Leac-garths: on the centrality of Leeks

The labels given to everyday food crops seem unimportant, mundane, when, as gardeners, what we really want to know is how to grow them; yet, our own cultural histories are embedded in their naming and their use. Leeks have had a significant cultural presence in our lives, over time. They are synonymous with a northern British working class culture of prize leek cultivation; a regionally inflected cultural memory, of the man, his whippet and his leek patch, reflected in my childhood experiences of a family allotment on Tyneside, during the 60s and 70s. I remember winter meals of steamed leek pudding, with gravy and potatoes; of bacon broth, full of leeks, carrots, potato, split peas, all the veg nurtured by our collective labour: I sense a recipe developing, a cultural history stewing….

Historical evidence
It’s known that the Romans brought leeks to the British Isles along with onions, brassicas such as turnips and kale, lettuce, artichokes and Asparagus. Excavations at Fishbourne Palace in Sussex, have suggested a sophisticated understanding of cultivation techniques, transposed from Italy and adapted to the British climate.

We know leeks were grown during the medieval period because of their importance in the kitchen gardens of monasteries, in particular, records kept by Benedictine Monasteries. The Rule of St Benedict prescribed a well-ordered life with the day divided into specified activities, including working in the gardens, which were, of necessity, productive as they grew much of the food for the monastic community.

Another important source as evidence for cultivation of vegetables is found in an early 9th century plan for an idealised monastery, the St Gall Plan (815-20); this shows the layout of the different gardens needed by the monastic community. The gardens’ ground plan covers approximately 3 acres: south of the refectory, but within easy distance, is a large square vegetable garden, with 18 beds individually named, arranged in neat rows, onions, garlic, leeks and shallots allocated a bed each. Jenny Uglow points to the lack of records of British monastic life before the Conquest, but monastery culture would have been similar to that of Europe, so the St Gall plan is indicative of what might have been grown in British monastic gardens before 1066 (Uglow; 21).

Monastic kitchen gardens during the 10th century were mainly planted out with Alliums – leeks, onions and garlic – alongside peas, evidence of which was found at Bede’s Monastery at Jarrow, and an early ancestor of the broad bean, or ‘bene’. The medieval kitchen garden was known as the ‘curtilage’ or as the ‘leac-garth’ or leac-tun, from ‘leac’, an Anglo-Saxon root meaning plant or herb and garth, geard, zeard or tun (yard or enclosure) (Susan Campbell, 2005: 101). Maggie Campbell-Culver, in ‘The Origin of Plants’, explains how [l]eeks were so fundamental to the good life that kitchen gardens of all descriptions were often called leac-garths, in the same way as we sometimes cultivate our ‘cabbage patch’ (Campbell-Culver, 2001: 42).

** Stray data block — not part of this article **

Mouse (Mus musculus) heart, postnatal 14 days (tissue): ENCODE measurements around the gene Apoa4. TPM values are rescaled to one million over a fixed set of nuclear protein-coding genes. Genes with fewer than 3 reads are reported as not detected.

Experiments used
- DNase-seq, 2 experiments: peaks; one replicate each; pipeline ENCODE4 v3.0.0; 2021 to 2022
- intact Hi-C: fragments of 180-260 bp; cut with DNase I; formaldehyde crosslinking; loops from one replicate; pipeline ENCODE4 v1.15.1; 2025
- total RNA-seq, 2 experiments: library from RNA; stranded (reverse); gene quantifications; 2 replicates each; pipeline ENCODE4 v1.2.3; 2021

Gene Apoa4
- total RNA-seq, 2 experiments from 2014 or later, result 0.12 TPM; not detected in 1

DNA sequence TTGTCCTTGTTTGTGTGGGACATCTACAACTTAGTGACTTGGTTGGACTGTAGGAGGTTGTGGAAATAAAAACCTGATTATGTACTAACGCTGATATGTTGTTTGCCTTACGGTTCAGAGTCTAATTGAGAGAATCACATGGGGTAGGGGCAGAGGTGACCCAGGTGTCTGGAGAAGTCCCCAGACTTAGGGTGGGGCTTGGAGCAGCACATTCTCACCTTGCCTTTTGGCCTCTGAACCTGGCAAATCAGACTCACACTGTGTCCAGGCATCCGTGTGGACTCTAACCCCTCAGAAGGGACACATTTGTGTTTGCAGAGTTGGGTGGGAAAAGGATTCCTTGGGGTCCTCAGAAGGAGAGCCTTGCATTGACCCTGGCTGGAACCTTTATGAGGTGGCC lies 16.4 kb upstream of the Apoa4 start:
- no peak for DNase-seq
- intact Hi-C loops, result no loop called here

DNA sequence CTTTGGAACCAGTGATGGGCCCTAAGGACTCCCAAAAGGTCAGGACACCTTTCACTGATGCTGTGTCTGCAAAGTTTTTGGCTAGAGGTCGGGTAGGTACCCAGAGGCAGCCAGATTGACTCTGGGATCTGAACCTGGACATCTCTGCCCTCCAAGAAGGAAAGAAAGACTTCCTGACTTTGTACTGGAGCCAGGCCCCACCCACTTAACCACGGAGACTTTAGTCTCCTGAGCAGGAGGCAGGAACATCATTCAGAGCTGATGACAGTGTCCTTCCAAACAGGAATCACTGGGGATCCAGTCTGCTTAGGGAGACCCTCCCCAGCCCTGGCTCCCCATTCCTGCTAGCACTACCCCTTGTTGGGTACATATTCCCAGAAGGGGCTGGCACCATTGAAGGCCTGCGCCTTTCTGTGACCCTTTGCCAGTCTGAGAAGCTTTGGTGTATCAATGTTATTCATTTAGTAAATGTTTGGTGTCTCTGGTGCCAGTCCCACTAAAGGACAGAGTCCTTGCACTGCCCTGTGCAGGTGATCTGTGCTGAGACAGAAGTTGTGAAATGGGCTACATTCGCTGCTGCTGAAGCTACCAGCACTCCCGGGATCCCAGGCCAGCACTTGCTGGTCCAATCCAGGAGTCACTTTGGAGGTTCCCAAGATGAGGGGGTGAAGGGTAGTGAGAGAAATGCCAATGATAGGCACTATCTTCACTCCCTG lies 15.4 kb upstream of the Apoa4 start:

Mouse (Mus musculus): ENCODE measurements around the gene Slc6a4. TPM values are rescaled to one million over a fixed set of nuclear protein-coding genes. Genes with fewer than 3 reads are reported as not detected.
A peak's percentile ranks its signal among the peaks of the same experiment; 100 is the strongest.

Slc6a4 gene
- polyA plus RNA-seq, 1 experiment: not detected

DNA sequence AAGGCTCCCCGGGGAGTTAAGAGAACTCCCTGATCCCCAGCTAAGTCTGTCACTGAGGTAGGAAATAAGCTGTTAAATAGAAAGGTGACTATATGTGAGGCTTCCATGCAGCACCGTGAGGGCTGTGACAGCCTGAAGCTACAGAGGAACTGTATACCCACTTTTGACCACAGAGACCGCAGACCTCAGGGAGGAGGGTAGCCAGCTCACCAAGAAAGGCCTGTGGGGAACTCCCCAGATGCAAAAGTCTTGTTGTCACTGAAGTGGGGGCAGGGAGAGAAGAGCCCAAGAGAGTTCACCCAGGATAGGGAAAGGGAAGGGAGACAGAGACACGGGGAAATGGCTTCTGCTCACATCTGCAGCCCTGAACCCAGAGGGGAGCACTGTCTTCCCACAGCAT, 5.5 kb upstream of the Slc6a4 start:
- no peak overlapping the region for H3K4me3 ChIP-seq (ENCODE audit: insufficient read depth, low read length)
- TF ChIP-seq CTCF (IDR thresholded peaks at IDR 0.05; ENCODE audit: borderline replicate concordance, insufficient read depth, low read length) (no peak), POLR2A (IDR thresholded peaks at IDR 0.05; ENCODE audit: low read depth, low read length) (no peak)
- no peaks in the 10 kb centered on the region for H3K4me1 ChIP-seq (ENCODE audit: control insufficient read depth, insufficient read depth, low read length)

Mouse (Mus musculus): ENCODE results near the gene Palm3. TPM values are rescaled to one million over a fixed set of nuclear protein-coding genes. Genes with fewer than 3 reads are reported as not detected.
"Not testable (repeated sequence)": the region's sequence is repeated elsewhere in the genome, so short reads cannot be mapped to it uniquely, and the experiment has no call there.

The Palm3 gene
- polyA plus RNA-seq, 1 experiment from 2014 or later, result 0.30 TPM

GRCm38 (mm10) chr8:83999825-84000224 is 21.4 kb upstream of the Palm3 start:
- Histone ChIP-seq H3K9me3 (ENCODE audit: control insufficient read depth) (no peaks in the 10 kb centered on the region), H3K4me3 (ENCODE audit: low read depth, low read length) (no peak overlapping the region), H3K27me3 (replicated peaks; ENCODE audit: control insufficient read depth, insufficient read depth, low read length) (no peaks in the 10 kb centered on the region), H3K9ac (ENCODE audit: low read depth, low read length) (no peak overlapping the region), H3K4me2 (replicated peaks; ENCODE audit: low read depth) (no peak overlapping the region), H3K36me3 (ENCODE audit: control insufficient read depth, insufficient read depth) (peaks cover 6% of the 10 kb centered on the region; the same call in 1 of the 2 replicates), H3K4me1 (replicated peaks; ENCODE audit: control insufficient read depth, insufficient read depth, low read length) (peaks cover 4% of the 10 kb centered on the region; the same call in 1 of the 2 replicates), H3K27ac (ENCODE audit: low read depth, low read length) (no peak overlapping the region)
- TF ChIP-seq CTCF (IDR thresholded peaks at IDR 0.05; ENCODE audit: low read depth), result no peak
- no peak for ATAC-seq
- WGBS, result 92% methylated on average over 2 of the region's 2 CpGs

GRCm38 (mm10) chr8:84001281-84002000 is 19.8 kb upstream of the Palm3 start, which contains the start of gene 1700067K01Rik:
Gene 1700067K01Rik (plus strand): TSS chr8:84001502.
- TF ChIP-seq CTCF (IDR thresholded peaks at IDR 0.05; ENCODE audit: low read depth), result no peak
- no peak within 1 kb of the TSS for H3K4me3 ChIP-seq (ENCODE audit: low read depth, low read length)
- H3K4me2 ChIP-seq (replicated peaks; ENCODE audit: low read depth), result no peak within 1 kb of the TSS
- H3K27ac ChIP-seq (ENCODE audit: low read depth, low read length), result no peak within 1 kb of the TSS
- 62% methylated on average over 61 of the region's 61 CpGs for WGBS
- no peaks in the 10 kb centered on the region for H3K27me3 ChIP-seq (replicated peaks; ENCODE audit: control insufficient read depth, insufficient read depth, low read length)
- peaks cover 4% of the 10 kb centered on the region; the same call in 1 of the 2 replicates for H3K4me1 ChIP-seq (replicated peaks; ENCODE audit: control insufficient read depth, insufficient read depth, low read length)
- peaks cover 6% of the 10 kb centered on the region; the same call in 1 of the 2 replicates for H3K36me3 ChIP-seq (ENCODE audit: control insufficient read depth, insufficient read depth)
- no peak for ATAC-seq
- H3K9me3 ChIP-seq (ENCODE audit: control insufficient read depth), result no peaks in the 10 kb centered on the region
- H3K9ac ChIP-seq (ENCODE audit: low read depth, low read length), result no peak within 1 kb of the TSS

Alexander Neckam, Augustinian abbot at Cirencester, teacher at the universities of Oxford and Paris, wrote his De Naturis Rerum during the late 1100s, in which he listed both existing plants in cultivation in Britain, alongside recent newcomers. His list of those plants that [t]he garden should be adorned with, included vegetables, alongside herbs and aromatic flowers, but dominated by alliums: There should also be planted beds with onions, leeks, garlick, pumpkins, and shallots (quoted in Uglow, 2004: 32). Piers Plowman’s ‘Vision’ (late 1300s) describes the harvest from his croft as peas, beans, leeks, parsley and shallots, alongside ‘chiboles [small onions] and chervils’ (Uglow, 2004: 49).

From Archaeological excavations of deserted medieval villages we have some idea of their layout and of the existence of early versions of the cottage garden:
At the back […] lay another enclosed garth, a long rectangular plot, stoutly protected against wandering horses, cattle, sheep and geese with ditches and wooden palings, and prickly hedges of thorn and holly. Inside the small patches were a jumble of herbs, vegetables and flowers […] villagers grew cabbage, kale, onions and garlic and leeks (by far the favourite, tastiest, most fragrant vegetable) (Uglow, 2004: 49).

Kitchen gardens were also important to large landowners, as they were needed to feed their servants, just as monastery gardens fed the monastic community. Alliums continued to be central to vegetable cultivation, as indicated by the seeds ordered for the royal palace at Rotherhithe in 1354, which included 12 pounds each of onion and leek seed (Uglow, 2004: 50).

My conclusion? That my love of leeks is not accidental, but culturally inspired, nurtured through my mother’s cooking, my desire to fill our allotment with as many varieties as I can muster, an attempt to reproduce the vegetable plantings of my childhood. Such an impossibility now inspires my first attempts at growing heritage leeks for seed saving, rediscovering old skills & vegetable varieties to invigorate my very own leac-garth.

Susan Campbell (2005) A History of Kitchen Gardening, Frances Lincoln; London.
Maggie Campbell-Culver (2001) The Origin of Plants, Headline Books; London.
Jenny Uglow (2004) A Little History of British Gardening, Chatto & Windus; London.

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